When treatment for leukemia killed most of John Maack’s white blood cells, he relied on the staff at Huntsman Cancer Institute (HCI) to protect him against infection.
Susan Childress, HCI’s director of nursing, says many of the patients she sees are vulnerable to infection because of low white blood cell counts. In John’s case, aggressive chemotherapy destroyed his bone marrow so new, cancer-free stem cells could be introduced.
While John and his doctors waited for the new stem cells to grow, his defenses against disease were especially low. Since hospital equipment such as catheters, ventilators, and central IV lines can be a source of infection, HCI has developed cleaning procedures to keep patients safe during these critical periods.
HCI trains the cleaning staff to completely sterilize environments for patients with weakened immune systems. Their vigilance has achieved an infection rate below the national average. Still, the team is working to realize what many say is impossible—a zero percent rate of infection.
Toward this end, the staff at HCI regularly evaluates new cleaning products, uses special air filters, and cleans all surfaces twice daily. John says he felt “confidence that the staff was doing what they needed to do so I didn't contract something. I could literally set my clock by the time the cleaning people would come into my room each day – they really take it seriously.”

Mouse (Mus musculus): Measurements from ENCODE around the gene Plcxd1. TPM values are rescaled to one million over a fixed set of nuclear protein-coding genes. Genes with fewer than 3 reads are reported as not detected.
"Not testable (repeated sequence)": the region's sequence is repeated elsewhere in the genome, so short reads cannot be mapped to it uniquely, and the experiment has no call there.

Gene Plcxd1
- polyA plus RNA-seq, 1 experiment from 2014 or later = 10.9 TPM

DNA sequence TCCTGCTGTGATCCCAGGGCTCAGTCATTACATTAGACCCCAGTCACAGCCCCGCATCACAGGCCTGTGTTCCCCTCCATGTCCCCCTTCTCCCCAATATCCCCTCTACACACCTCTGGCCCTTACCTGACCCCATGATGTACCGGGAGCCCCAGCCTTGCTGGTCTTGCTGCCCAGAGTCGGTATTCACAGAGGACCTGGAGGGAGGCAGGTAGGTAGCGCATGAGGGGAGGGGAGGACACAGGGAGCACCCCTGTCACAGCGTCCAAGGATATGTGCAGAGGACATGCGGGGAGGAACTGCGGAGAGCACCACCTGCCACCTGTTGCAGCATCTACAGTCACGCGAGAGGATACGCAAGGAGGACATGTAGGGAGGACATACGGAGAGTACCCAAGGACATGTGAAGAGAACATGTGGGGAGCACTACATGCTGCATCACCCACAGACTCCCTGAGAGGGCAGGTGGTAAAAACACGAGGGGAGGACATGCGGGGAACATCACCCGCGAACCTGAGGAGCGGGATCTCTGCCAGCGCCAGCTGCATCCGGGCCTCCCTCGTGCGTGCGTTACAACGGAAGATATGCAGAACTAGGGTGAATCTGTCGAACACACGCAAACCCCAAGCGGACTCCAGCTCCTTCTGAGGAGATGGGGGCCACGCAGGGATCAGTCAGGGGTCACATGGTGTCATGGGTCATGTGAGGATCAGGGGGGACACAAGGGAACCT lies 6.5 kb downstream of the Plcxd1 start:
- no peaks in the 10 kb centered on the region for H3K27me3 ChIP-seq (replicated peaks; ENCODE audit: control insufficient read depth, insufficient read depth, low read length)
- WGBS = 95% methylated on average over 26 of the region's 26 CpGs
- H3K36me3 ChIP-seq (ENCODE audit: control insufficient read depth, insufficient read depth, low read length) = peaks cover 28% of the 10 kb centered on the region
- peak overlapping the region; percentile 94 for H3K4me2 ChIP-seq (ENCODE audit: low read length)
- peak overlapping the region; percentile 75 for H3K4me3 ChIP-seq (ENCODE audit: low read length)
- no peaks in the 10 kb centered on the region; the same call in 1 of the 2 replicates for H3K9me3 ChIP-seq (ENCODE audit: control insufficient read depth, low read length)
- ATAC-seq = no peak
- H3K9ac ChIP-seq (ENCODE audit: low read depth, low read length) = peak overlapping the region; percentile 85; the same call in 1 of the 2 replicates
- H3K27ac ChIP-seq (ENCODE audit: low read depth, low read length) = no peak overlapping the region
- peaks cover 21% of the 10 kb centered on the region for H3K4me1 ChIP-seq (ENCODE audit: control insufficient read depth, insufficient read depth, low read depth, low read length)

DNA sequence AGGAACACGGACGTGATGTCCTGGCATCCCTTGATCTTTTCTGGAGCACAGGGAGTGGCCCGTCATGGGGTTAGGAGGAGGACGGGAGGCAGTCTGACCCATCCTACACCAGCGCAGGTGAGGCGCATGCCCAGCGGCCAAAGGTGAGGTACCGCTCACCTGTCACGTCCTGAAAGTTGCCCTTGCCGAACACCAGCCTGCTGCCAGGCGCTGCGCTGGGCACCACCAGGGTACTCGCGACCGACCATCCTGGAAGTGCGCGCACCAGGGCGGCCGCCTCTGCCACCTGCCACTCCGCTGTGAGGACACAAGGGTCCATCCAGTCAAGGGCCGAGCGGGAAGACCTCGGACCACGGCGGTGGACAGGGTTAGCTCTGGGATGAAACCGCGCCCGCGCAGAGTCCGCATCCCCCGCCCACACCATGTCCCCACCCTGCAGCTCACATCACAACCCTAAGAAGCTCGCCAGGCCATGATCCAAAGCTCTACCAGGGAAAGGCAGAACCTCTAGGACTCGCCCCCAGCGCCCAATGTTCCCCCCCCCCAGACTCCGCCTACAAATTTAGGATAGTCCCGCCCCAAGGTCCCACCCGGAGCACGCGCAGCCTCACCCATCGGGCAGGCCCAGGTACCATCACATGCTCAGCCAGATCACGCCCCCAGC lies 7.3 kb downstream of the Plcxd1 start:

This is all standard operating procedure, but John presented a special challenge. Incredibly active before his diagnosis, John was determined to maintain his lifestyle throughout his treatment. He walked seven to eight miles a day around the hospital floor during week-long visits to HCI for chemotherapy. When it came time for stem cell therapy and a 15-day hospital stay, John took additional measures to stay active.
He brought in his own exercise bike, which the HCI staff took apart and sterilized to make it safe for him to use. Staff also gave John access to the gym at HCI’s Linda B. and Robert B. Wiggins Wellness and Integrative Health Center. They sterilized equipment and allowed him to exercise alone to avoid infection from other gym-goers. John says, “The staff going the extra mile was a huge benefit for me as I went through my treatment.”
The day John started stem cell therapy, he took his friends to the starting line of the Wasatch 100; a 100-mile endurance race he ran every year. Instead of racing that day, he checked into HCI. A year later, John ran, and finished, the Wasatch 100 as a cancer survivor: slightly weakened, but resilient and determined to keep moving forward.
Huntsman Cancer Institute (HCI) is a National Cancer Institute (NCI)-Designated Comprehensive Cancer Center, which means it meets the highest standards for cancer research and receives support for its scientific endeavors. HCI is located on the campus of the University of Utah in Salt Lake City and is a part of the University of Utah Health Care system. HCI treats patients with all forms of cancer and operates several high-risk clinics that focus on melanoma and breast, colon, and pancreas cancers, among others. HCI also provides academic and clinical training for future physicians and researchers. For more information about HCI, please visit www.huntsmancancer.org.